Read more

Could the Food Babe for once be on the right track?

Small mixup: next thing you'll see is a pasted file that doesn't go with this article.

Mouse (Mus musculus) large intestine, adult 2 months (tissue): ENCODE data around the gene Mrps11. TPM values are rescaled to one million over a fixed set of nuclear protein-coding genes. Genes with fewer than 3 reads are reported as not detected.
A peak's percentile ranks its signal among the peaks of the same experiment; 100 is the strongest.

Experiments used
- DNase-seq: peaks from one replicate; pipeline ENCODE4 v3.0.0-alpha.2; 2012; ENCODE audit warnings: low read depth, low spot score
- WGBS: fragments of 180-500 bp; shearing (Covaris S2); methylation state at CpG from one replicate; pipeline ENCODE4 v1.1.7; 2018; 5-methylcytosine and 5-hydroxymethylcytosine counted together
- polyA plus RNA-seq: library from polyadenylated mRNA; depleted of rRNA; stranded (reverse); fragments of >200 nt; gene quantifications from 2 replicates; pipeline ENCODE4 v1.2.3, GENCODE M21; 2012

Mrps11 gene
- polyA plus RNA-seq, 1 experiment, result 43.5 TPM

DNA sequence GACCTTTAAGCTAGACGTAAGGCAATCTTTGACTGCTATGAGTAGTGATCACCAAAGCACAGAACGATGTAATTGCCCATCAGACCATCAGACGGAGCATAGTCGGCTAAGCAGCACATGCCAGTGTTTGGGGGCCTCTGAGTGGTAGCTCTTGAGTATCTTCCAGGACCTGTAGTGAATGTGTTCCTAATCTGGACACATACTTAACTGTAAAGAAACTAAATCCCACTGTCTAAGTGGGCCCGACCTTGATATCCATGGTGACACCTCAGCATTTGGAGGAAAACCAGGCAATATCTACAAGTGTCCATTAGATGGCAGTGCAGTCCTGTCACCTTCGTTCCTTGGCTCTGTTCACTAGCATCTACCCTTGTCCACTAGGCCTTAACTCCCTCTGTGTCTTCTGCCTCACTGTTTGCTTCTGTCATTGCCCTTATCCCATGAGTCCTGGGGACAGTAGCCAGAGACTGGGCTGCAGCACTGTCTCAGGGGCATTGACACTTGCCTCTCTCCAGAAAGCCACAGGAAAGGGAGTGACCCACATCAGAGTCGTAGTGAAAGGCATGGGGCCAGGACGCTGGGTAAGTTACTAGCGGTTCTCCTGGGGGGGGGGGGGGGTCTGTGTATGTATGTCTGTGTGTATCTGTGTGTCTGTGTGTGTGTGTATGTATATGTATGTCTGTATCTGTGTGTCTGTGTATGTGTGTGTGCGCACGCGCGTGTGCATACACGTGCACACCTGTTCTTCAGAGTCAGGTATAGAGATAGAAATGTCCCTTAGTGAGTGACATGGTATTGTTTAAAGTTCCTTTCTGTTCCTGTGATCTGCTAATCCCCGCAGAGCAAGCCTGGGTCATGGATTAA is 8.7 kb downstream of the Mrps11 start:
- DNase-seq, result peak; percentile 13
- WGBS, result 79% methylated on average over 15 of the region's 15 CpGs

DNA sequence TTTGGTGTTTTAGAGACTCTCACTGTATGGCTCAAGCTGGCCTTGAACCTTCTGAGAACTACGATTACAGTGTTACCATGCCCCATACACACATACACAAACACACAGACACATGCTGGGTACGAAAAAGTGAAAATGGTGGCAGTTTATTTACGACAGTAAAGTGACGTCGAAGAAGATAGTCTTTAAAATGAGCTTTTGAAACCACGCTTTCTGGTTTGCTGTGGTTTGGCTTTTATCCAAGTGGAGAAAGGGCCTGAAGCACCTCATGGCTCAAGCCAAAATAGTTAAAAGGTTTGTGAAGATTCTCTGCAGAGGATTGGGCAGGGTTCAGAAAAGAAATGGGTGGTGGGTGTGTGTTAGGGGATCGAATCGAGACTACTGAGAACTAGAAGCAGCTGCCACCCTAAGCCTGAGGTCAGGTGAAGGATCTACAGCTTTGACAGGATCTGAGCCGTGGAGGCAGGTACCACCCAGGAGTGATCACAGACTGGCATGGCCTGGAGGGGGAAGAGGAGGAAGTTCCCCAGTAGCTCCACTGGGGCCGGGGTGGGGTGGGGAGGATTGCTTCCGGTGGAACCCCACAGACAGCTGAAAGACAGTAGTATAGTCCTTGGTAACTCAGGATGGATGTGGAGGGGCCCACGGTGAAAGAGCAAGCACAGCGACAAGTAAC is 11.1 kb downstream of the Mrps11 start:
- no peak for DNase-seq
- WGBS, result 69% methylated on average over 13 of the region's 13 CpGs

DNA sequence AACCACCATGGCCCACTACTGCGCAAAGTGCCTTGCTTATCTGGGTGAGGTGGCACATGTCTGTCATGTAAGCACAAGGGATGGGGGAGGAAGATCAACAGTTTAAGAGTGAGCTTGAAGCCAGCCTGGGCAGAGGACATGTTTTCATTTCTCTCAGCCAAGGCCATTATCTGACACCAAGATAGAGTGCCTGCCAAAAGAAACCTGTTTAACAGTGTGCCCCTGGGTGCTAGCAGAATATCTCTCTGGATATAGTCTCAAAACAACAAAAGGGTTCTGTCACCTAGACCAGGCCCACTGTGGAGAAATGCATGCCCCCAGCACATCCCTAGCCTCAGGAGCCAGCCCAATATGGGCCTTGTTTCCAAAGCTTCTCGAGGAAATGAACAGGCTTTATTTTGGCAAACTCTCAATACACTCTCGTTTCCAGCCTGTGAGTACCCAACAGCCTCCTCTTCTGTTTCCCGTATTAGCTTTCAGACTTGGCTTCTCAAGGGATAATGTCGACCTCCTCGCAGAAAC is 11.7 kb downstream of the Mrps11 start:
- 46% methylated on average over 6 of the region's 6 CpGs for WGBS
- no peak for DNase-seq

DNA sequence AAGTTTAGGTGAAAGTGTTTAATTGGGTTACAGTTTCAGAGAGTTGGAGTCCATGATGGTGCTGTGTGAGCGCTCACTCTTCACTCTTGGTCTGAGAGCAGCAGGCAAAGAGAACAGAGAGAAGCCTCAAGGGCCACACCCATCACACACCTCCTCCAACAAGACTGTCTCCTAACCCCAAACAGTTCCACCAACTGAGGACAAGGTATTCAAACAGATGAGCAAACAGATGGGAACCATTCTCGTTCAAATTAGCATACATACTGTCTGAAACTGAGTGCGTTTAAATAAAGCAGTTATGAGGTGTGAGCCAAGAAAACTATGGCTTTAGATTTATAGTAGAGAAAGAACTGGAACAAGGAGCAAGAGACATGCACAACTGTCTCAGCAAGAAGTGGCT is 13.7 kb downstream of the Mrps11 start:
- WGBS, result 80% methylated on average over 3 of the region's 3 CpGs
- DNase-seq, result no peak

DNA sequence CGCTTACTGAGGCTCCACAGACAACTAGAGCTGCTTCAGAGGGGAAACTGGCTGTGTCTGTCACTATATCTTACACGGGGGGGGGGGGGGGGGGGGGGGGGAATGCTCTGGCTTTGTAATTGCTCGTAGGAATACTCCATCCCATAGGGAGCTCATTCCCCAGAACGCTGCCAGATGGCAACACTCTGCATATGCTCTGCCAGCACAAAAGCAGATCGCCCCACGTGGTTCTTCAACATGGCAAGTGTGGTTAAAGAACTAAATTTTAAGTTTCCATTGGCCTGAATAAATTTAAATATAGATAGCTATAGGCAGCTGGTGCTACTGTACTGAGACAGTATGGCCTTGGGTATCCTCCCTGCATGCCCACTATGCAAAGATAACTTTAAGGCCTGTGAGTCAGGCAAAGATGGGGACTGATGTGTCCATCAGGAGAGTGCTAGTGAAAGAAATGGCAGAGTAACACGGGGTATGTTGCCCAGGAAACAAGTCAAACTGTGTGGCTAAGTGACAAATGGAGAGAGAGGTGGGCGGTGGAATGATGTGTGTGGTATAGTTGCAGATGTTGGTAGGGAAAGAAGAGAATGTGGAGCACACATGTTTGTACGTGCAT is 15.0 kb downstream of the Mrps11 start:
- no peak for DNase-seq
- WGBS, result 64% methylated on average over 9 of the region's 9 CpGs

Our OSS Blog - Tue, 08/25/2015 - 08:14